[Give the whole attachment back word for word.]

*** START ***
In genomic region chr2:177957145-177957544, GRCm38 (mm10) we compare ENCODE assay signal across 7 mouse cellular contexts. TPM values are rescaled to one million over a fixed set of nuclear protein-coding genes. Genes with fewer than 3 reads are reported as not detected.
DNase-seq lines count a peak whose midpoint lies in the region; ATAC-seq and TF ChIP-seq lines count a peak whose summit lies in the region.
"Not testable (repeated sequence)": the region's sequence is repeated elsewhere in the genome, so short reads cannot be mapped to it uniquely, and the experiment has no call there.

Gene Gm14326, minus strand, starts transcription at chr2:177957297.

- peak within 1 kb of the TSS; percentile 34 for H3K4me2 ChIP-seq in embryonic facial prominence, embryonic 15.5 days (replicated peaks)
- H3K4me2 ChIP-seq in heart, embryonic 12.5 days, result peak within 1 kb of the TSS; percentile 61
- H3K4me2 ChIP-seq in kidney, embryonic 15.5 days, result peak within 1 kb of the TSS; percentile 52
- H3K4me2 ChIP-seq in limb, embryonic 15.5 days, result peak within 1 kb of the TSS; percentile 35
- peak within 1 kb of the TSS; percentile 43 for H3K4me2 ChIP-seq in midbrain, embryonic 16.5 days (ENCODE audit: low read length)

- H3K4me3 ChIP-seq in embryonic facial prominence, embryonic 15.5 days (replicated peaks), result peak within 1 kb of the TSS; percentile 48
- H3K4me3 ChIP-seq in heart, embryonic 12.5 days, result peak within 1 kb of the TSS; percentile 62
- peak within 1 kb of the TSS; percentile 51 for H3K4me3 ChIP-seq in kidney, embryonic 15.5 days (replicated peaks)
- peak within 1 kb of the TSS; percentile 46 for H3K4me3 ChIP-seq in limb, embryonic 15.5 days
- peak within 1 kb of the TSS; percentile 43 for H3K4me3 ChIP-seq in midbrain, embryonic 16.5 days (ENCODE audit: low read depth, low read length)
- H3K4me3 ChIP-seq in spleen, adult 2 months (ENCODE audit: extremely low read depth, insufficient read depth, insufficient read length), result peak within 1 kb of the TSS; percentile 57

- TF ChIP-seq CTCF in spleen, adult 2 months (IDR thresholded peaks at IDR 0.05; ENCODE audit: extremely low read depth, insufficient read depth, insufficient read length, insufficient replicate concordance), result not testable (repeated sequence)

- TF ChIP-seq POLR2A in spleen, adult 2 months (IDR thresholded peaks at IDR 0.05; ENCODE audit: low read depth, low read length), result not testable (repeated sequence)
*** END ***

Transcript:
In genomic region chr2:177957145-177957544, GRCm38 (mm10) we compare ENCODE assay signal across 7 mouse cellular contexts. TPM values are rescaled to one million over a fixed set of nuclear protein-coding genes. Genes with fewer than 3 reads are reported as not detected.
DNase-seq lines count a peak whose midpoint lies in the region; ATAC-seq and TF ChIP-seq lines count a peak whose summit lies in the region.
"Not testable (repeated sequence)": the region's sequence is repeated elsewhere in the genome, so short reads cannot be mapped to it uniquely, and the experiment has no call there.

Gene Gm14326, minus strand, starts transcription at chr2:177957297.

- peak within 1 kb of the TSS; percentile 34 for H3K4me2 ChIP-seq in embryonic facial prominence, embryonic 15.5 days (replicated peaks)
- H3K4me2 ChIP-seq in heart, embryonic 12.5 days, result peak within 1 kb of the TSS; percentile 61
- H3K4me2 ChIP-seq in kidney, embryonic 15.5 days, result peak within 1 kb of the TSS; percentile 52
- H3K4me2 ChIP-seq in limb, embryonic 15.5 days, result peak within 1 kb of the TSS; percentile 35
- peak within 1 kb of the TSS; percentile 43 for H3K4me2 ChIP-seq in midbrain, embryonic 16.5 days (ENCODE audit: low read length)

- H3K4me3 ChIP-seq in embryonic facial prominence, embryonic 15.5 days (replicated peaks), result peak within 1 kb of the TSS; percentile 48
- H3K4me3 ChIP-seq in heart, embryonic 12.5 days, result peak within 1 kb of the TSS; percentile 62
- peak within 1 kb of the TSS; percentile 51 for H3K4me3 ChIP-seq in kidney, embryonic 15.5 days (replicated peaks)
- peak within 1 kb of the TSS; percentile 46 for H3K4me3 ChIP-seq in limb, embryonic 15.5 days
- peak within 1 kb of the TSS; percentile 43 for H3K4me3 ChIP-seq in midbrain, embryonic 16.5 days (ENCODE audit: low read depth, low read length)
- H3K4me3 ChIP-seq in spleen, adult 2 months (ENCODE audit: extremely low read depth, insufficient read depth, insufficient read length), result peak within 1 kb of the TSS; percentile 57

- TF ChIP-seq CTCF in spleen, adult 2 months (IDR thresholded peaks at IDR 0.05; ENCODE audit: extremely low read depth, insufficient read depth, insufficient read length, insufficient replicate concordance), result not testable (repeated sequence)

- TF ChIP-seq POLR2A in spleen, adult 2 months (IDR thresholded peaks at IDR 0.05; ENCODE audit: low read depth, low read length), result not testable (repeated sequence)